Airlines told to improve support for Disabled flyers
The Civil Aviation Authority (CAA) has ordered airports to set out by next week how they will improve services and support for Disabled people following high-profile recent failures.
Disabled passengers have been left for long periods on aircraft after landing as the aviation industry struggles to recruit sufficient staff following the pandemic – sparking a wave of cancellations and long delays. (See last week’s e-news and the BBC podcast). As well as needing assistance with wheelchairs and to disembark, Disabled people are more likely to require support from airport liaison staff when flights are delayed.
In its letter to airports and airlines, the CAA describes the recent “significant service failings” (experienced by some Disabled passengers) as “simply unacceptable”.
The CAA’s letter warns: “We will continue to closely monitor the quality of service provided and if these significant service failures continue, we will consider whether further action is needed, including using enforcement powers.”
The authority notes a recent increase in the percentage of passengers requesting the assistance service.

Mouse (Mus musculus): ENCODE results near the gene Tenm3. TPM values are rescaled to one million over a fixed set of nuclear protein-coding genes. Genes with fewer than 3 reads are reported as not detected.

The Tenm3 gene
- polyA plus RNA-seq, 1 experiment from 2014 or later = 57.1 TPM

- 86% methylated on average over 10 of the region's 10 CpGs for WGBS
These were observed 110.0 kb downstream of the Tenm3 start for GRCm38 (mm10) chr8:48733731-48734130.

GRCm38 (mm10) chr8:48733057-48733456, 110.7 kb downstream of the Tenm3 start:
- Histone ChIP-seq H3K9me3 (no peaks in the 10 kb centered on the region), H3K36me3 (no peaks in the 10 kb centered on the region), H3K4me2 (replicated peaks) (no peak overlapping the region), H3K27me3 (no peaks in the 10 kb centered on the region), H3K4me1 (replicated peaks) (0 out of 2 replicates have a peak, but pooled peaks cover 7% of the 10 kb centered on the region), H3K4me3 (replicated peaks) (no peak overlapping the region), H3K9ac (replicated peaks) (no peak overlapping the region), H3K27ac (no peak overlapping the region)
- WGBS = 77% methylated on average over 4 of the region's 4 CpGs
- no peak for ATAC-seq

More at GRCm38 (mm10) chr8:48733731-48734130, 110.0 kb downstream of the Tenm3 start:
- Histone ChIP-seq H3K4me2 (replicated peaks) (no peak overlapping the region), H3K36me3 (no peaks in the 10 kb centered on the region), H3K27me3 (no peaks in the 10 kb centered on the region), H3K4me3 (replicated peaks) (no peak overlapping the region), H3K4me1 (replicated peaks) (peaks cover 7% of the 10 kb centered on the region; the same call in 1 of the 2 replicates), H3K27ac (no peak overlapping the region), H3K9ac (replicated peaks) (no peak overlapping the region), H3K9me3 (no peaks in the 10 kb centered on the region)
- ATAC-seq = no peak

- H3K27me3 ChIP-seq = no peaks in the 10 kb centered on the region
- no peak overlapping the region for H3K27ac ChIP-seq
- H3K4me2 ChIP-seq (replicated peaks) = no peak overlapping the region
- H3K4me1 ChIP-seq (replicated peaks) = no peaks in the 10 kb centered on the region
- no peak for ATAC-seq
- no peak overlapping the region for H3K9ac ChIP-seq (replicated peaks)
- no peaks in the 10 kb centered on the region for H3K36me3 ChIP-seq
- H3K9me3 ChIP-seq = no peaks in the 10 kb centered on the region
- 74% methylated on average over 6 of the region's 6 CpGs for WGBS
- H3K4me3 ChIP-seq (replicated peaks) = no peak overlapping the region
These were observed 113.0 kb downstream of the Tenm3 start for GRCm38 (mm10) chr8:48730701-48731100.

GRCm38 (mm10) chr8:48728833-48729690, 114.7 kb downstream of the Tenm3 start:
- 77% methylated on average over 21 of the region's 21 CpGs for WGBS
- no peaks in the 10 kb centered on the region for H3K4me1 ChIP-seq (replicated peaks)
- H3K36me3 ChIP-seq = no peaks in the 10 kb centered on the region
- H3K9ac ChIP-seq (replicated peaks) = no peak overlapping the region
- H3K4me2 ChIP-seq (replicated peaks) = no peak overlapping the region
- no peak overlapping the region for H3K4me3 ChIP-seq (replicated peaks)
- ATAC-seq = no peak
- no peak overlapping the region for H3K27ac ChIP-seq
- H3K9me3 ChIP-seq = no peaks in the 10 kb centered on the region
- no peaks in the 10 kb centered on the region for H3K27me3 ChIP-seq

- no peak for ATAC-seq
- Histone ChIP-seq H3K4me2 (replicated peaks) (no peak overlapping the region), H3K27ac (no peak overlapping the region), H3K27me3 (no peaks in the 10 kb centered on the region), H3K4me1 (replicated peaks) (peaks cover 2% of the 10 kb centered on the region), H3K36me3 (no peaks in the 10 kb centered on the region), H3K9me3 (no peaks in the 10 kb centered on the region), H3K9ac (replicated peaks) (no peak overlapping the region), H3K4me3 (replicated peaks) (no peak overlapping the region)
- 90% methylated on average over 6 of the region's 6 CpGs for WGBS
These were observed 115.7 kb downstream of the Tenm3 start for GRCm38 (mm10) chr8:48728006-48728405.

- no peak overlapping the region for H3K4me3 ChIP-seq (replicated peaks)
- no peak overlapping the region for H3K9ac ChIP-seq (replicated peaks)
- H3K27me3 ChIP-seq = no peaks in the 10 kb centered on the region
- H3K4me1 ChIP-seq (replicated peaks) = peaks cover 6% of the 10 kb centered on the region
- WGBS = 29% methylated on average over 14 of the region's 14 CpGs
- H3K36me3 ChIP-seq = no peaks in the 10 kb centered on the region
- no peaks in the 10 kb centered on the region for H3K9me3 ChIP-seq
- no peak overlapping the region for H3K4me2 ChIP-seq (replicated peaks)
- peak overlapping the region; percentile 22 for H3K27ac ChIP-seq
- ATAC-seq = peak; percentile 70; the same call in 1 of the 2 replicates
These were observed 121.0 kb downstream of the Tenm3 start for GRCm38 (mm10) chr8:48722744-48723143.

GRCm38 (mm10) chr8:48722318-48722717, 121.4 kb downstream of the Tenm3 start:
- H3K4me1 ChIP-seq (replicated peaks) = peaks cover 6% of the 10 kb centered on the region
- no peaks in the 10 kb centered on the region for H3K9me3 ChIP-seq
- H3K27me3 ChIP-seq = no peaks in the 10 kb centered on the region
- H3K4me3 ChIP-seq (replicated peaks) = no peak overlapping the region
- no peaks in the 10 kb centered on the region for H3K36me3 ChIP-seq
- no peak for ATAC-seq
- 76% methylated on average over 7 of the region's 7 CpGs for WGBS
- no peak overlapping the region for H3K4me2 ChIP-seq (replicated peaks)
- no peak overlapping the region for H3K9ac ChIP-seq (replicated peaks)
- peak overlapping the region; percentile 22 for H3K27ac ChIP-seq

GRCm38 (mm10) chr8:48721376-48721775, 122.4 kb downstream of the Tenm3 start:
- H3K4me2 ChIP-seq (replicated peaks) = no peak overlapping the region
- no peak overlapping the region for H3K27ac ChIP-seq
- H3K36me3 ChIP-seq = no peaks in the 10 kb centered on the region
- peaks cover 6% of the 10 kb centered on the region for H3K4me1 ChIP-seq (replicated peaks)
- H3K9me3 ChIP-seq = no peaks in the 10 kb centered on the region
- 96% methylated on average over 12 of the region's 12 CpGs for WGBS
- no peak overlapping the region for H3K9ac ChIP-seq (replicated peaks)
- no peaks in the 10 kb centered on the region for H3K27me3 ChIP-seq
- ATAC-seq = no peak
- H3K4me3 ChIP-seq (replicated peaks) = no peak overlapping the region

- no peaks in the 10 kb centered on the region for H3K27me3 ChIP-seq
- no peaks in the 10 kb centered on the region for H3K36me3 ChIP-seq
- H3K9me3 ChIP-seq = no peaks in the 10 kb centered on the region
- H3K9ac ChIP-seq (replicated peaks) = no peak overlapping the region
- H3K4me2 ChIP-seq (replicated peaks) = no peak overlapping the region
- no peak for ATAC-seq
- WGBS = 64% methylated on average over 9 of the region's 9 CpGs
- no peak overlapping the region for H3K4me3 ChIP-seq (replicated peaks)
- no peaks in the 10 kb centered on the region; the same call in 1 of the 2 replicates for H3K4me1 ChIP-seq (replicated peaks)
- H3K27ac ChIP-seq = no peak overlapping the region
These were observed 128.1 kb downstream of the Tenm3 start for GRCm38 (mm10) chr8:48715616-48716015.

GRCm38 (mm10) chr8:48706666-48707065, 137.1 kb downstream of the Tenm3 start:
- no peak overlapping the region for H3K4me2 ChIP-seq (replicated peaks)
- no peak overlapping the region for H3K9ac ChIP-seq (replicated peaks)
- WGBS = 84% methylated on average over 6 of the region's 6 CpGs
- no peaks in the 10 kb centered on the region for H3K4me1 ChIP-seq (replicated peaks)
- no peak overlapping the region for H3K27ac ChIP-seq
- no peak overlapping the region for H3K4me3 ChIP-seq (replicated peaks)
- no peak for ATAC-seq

The letter said: “It is not clear what is causing this increase in demand for the assistance service, but through working with airlines, airports should ensure that support offered meets the particular need of each passenger, both to ensure that the assistance is appropriate but also to make the general operation more effective.”
Disabled people can pre-notify airlines and airports that they will need support and the CAA said that it will work with stakeholders to spread that message.
Dan White, DR UK policy and campaigns officer said: “We are pleased that the CAA has recognised that the experiences on planes and at airports of some Disabled people have been unacceptable. We’re glad to see they have responded quickly and hope this will mean Disabled people can look forward to better support if they book flights for a summer holiday – or indeed throughout the year.”